Rho Chung/The Skinny
(Edinburgh: theatre review)
"In the programme, I SEE RED. is called a 'love letter to the horror genre'. I think this is actually a bit humble – the multimedia piece, consisting of pre-recorded media and live performance art, is a vital addition to the genre. Equal parts performance art and moving image, the piece chronicles self-estrangement and self-knowledge.
Performer and director Silvestre Correia is uncanny in the best way – the piece comes to rest comfortably in what I would call mouth horror, as a subset of body horror. Using white and red light, Correia highlights and erases his red lipstick. His face, silhouetted against the projection screen, is more than enough stimulation for the audience. I can't look away. Correia's slow, drool-filled mouthography constructs a visceral reflection of the flashes played on screen. The piece is made with a rare sense of true artistic ambition, challenging the audience not to look away.
The piece is broken into two parts – two similar, maybe identical monologues adapted from works of literature, rendered unrecognisable behind Correia's milky grimace. The piece's greatest success is its embodiment of interiority; billed as trans horror, the piece certainly delivers. Sitting in the audience, knowing 'what's going on' seems overrated. I feel looked through, unsettled. George Murphy's airy, esoteric text provides cultural touch points through which the audience comes to understand the speaker's distance from himself. It is not a rejection of femininity, but a re-appropriation. Correia alienates the signs of femininity – sparkles, lipstick, and so on – from gender identity, showing the markers of gender to be socially constructed and policed.
The second movement of the piece centres on the film, which turns the space into something like an art installation. Over unsettling compositions by José Valente, the film reorients the mirror as a lens – through the mirror, we see how far we have strayed from ourselves. I See Red is an essential contribution to the growing field of absurdist trans horror – it figures transness not as a static monolith, but as a lived experience that cannot be simply spoken and understood."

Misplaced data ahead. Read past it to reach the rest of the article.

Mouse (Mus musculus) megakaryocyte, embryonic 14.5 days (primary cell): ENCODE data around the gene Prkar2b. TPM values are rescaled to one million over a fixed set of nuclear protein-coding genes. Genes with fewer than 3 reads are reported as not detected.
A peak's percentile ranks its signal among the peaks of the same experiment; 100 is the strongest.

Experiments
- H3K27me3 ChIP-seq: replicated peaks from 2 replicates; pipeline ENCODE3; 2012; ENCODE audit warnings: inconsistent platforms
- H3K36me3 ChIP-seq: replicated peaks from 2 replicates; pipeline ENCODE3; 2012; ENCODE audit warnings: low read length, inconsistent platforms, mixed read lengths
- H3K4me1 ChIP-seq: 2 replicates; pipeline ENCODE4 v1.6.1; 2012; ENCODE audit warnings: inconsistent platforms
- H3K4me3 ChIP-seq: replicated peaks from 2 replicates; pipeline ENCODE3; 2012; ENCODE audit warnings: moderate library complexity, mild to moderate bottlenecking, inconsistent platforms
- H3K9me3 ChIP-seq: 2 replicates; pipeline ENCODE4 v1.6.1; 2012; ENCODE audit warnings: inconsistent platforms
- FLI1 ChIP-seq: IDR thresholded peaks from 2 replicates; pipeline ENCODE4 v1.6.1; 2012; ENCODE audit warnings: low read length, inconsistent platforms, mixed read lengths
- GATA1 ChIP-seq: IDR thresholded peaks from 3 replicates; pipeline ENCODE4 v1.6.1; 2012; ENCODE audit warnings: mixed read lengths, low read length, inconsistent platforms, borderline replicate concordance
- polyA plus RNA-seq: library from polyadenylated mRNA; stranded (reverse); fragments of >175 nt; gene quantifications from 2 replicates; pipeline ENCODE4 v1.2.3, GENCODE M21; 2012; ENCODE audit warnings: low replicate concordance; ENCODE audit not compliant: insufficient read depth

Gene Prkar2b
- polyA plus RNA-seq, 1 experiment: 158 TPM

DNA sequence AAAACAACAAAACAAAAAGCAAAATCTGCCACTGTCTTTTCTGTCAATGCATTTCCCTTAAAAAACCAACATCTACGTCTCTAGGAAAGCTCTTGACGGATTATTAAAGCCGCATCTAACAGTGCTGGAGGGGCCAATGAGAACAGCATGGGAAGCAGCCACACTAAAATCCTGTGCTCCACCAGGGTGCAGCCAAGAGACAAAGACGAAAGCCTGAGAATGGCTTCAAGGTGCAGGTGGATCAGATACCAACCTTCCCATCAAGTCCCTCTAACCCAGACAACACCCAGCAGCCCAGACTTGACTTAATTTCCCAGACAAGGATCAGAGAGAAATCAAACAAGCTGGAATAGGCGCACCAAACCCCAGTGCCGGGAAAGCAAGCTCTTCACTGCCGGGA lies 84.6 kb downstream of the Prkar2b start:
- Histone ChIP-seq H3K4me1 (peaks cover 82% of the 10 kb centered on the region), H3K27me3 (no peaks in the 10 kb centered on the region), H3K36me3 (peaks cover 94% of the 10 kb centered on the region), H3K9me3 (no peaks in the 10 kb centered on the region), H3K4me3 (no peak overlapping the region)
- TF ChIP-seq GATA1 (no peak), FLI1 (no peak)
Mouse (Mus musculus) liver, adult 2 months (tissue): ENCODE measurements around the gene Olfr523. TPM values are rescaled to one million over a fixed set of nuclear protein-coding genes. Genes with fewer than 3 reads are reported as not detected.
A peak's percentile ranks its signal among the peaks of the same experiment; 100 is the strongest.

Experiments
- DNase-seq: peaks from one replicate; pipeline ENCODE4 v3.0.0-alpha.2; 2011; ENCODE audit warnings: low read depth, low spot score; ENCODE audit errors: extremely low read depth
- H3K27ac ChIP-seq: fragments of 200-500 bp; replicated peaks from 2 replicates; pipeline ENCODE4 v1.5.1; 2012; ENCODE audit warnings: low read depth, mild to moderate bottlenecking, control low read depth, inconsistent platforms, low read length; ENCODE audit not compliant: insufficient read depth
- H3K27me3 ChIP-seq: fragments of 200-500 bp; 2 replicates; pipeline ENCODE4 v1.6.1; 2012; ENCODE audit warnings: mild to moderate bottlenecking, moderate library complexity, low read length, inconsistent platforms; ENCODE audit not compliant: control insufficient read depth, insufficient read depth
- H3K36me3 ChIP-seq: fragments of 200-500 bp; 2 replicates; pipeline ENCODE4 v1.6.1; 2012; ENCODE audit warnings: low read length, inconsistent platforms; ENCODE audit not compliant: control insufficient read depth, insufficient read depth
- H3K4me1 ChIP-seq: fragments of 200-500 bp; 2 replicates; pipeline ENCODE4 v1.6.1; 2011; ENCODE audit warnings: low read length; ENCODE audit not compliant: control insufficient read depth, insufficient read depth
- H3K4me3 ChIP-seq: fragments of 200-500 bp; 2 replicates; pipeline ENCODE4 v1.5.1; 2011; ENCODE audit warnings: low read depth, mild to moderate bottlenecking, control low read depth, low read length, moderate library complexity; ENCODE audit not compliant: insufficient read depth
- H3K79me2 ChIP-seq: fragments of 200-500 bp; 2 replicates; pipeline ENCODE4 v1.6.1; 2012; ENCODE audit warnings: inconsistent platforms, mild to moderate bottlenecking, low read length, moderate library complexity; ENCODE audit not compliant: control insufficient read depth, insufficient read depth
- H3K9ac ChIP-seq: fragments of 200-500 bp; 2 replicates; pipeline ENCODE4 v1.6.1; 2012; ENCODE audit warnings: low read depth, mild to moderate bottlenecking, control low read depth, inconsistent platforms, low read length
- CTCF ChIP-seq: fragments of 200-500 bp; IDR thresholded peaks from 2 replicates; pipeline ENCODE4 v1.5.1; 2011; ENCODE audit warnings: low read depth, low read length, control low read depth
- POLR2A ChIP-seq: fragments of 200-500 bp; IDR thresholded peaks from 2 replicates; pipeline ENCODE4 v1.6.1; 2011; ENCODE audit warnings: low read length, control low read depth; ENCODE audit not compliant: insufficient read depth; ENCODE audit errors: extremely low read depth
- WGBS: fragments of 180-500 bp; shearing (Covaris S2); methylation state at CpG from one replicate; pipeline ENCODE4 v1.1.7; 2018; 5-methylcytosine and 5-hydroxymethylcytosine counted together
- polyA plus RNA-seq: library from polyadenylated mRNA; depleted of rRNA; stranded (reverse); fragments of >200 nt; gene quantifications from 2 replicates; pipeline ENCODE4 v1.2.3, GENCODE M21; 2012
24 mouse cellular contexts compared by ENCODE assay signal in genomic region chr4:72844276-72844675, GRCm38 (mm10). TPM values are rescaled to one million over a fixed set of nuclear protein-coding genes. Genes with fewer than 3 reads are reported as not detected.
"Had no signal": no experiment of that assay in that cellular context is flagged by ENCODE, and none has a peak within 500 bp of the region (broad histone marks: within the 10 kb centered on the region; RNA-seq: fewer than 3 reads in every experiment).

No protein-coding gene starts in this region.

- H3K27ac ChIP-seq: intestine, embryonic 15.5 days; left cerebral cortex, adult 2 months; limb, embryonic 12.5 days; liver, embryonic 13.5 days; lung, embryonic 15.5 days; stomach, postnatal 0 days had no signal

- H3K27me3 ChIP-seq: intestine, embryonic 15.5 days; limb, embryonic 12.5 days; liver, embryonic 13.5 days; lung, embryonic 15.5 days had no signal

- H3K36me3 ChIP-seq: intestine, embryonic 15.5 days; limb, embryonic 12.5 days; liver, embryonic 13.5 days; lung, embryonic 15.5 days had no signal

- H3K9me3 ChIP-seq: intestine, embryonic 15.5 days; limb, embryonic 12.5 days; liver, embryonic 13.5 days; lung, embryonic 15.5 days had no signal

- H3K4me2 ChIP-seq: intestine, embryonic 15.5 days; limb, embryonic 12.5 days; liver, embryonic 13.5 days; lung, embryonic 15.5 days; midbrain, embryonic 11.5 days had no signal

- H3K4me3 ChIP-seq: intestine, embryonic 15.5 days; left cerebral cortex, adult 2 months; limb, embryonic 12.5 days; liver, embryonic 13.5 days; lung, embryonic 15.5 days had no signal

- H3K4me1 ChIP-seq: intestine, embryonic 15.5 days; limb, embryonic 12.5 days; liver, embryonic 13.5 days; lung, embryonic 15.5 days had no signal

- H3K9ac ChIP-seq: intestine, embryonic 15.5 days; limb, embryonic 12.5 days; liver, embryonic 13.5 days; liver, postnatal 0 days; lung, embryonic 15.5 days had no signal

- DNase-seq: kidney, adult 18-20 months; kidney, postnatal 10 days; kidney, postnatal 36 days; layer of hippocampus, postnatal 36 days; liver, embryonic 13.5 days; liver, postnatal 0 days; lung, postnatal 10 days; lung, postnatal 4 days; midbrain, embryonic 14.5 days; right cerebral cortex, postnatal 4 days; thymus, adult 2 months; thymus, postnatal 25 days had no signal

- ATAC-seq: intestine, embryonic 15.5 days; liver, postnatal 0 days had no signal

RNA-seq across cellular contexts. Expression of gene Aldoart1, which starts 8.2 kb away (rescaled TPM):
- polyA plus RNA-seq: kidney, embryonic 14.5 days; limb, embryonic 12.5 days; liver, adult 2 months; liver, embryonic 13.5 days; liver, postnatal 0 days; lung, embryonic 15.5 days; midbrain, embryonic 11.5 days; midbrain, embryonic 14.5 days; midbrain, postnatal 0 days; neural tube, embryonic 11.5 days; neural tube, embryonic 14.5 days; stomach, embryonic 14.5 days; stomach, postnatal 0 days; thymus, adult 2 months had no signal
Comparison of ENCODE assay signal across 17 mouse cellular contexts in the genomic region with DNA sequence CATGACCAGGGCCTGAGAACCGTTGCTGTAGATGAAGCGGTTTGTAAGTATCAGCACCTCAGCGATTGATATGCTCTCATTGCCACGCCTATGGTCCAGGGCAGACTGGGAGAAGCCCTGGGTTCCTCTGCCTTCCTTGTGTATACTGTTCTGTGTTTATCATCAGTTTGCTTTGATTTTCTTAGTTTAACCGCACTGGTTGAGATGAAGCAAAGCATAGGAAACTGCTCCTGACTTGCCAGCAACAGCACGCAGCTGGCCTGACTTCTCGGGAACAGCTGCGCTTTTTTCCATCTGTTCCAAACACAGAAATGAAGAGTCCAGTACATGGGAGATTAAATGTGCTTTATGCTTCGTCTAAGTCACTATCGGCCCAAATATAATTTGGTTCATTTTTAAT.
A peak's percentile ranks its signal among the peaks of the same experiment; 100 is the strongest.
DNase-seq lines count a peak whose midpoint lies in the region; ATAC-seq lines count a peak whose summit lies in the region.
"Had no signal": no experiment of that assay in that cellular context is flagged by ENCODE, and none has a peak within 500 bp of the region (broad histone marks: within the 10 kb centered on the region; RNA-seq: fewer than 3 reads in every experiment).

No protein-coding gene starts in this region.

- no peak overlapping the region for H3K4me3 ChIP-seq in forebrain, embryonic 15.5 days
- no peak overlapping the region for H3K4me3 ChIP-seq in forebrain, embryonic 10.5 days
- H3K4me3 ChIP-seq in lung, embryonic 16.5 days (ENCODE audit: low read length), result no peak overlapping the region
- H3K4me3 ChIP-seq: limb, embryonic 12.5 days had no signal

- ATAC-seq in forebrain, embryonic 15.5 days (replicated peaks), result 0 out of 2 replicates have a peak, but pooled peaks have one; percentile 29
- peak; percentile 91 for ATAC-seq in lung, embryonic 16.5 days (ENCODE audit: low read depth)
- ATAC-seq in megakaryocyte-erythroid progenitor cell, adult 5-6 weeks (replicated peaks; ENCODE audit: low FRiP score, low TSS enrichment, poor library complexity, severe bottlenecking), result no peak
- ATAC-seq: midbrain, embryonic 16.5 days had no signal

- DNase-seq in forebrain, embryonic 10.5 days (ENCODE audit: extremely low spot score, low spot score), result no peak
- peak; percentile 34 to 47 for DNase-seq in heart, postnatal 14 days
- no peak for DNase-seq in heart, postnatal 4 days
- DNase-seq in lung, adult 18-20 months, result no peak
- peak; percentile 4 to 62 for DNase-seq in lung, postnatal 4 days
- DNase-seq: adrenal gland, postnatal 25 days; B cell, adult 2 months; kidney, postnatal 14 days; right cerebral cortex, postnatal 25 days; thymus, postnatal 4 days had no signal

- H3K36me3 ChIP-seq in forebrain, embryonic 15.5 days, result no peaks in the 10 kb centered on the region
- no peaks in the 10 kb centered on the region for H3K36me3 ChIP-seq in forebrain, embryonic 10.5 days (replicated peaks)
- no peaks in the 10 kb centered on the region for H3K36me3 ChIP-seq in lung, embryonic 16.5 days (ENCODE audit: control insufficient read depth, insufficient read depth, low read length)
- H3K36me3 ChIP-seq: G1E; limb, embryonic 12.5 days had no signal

Nelson Ricardo Martins
(Brazilian Art Curator)
"Still recovering from last night’s Film by Silvestre Correia. A critical portrait, raw and without compromise, in relation to the violence brought by the moment currently lived by humanity, with the growth of intolerance brought by the rise of the far right. Fascinating experimental piece that floods us with thoughts about our day-to-day, mediocre and disguised by vain desires. Besides author, Silvestre Correia is also the interpreter, in an act mark by tension, from beginning to end, as he’s able to, without uttering a word, keep his audience in a constant state of suspense. "
(Portuguese Actor and Theatre Director)
Hitchcock Blondes received the following review by Pedro Gil: “It’s always wonderful to witness something unique that is difficult to define or categorize because it didn’t exist until we see it for the first time”
Comunidade Cultura e Arte
The Woman Who Only Lived Once reached number 6 in the top 30 shows of the 2019. This was accompanied by: “The young art maker, using the idea of a absolute funeral for Joan Crawford that gives her no possibility of resurrecting as a phoenix, brings to life a shadowy and nervous and David Lynch-like show that attacks the centre of its viewers’ brains with logical sentences, shouts of terror and silent actions”